In our work providing services for families dealing with food allergies, we often hear from children that they experience social isolation. One young client told us that she eats lunch every day at school at a special allergy table and is only allowed to choose two friends to sit with her. This makes it hard to make new friends or get closer to existing friends.
A small study conducted by professors at the University of Waterloo revealed that allergies can have significant social implications for children. The kids reported sitting separately at school lunch, not being invited to birthday parties and being treated as an outsider.
We asked our Facebook community about food allergies and social isolation and these are some of the responses we got:
We recently accompanied a teen on a school trip. We prepared a fully allergy-safe meal for him, but the hotel’s menu was extremely heavy on sesame. Our client became anxious about eating in the dining room and chose to eat in a separate room. His friends noticed that he wasn’t with them and went looking for him. When they saw him eating alone, they chose to forgo their own meals to sit with him while he ate! At the next meal, one kid stayed with our client while his friends ate quickly and then came to join him.
But this is the exception rather than the rule, and schools should certainly do more to ensure that kids with allergies are socially integrated.
In Israel, there is a law that if one child in the school has a life-threatening food allergy, the allergen is not allowed to be brought into school. In theory, this creates an allergy-free environment and does away with isolation during meals and snack times. In practice, there is a lack of awareness in some schools and the policy isn’t being practiced across the board yet, but it’s a great start and a positive direction.
Canada has passed a law which “requires school boards to have all principals implement anaphylaxis plans that include: strategies to reduce exposure to allergens, procedures to communicate to parents, students and employees about life-threatening allergies, and regular training on dealing with life-threatening allergies for teachers and staff.”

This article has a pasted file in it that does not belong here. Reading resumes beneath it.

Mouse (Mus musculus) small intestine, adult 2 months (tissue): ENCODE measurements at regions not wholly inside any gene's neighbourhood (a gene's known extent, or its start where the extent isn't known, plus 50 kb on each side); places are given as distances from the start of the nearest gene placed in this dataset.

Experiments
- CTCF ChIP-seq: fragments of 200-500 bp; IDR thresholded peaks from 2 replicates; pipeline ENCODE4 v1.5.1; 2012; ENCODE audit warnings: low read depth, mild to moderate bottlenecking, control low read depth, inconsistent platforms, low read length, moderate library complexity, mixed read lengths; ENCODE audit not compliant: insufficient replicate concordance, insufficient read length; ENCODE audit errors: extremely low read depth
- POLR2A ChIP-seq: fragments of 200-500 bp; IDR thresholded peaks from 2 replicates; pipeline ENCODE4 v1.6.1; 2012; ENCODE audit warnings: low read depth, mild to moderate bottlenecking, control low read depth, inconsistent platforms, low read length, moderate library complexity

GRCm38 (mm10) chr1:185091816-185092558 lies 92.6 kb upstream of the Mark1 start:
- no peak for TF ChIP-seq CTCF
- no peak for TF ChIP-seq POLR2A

While this law (called Sabrina’s Law, after a girl who died from a reaction to dairy fries she had been told were dairy-free) is a positive development, it doesn’t properly address the issue of social isolation.
In the United States, there aren’t any laws regarding bringing allergens to school. The principal can ask parents to voluntarily refrain from sending these foods, but he or she may worry about backlash and be afraid to make the request. And even once the request is made, not all parents will be careful about what they send with their child. School staff is constantly worried about the allergic child being in danger, thus the isolated lunch tables.
Legislation that requires schools to keep out any allergen which can threaten the life of one its students is good for the school and for the student. We hope that this becomes the law in the United States sooner rather than later.
During our recent visit to Israel, we really struggled to find food for our son who has anaphylactic level allergies to egg and sesame. We approached both restaurants and hotels and were told they were unable or unwilling to take responsibility for preparing his food.
After learning about Dr. Eliana on-line, we contacted her in the hopes that she could provide a ‘normal’ restaurant experience for our family.
Both she and Shani were meticulous in their preparations with the restaurants to ensure that our son had a wonderful and safe experience.
We truly appreciate their efforts to take care of our son, and to provide us with a lovely vacation experience.
T.M., Chicago, USA
We want to thank you from the bottom of our hearts for the amazing gift you have given us over this Pesach- the gift of having you with us!!!!
We have NEVER felt more comfortable, calm, and at ease than we did these past 10 days. Your warmth, professionalism, kindness, and care shown through in all that you did.
My children are so grateful that they were able to be with you this Pesach. You made sure that they were so well looked after and they felt so at ease and comfortable with you! You were so amazing and approachable to them! And they LOVED all the food you so amazingly prepared (supervised allergy-free food preparation, managed menus) for them!
It’s very difficult for us to trust people when it comes to our kids and allergies. You magically were able to take away ALL of our anxieties, and nervousness (and we don’t give that away so easily!!)
We can never fully thank you enough. We truly feel that you instantly became part of our family and we look forward to G-d willing being able to be with you and plan amazing trips with you many many many more times!!!!
Thank you and may Hashem bless you for the work you do. My son Jacob said your allergy card has been very helpful. I am so grateful- beyond words.
L.R., NY, NY
Thank you for delivering our allergy free baked goods to our hotel. We just tasted the focaccia and it was delicious!
All the best,
S.C., New Jersey
We can't thank you enough for assembling this top-notch team of specialists to work with our daughter while she is in Israel.
T.G., Philadelphia, PA
"Food Allergy Concierge assisted us with a very helpful, detailed customized allergy card in Hebrew. The Allergy card was extremely helpful for multiple allergies and allowed us to eat safely in several eateries and hotels. Highly recommended.”
G.A. Illinois USA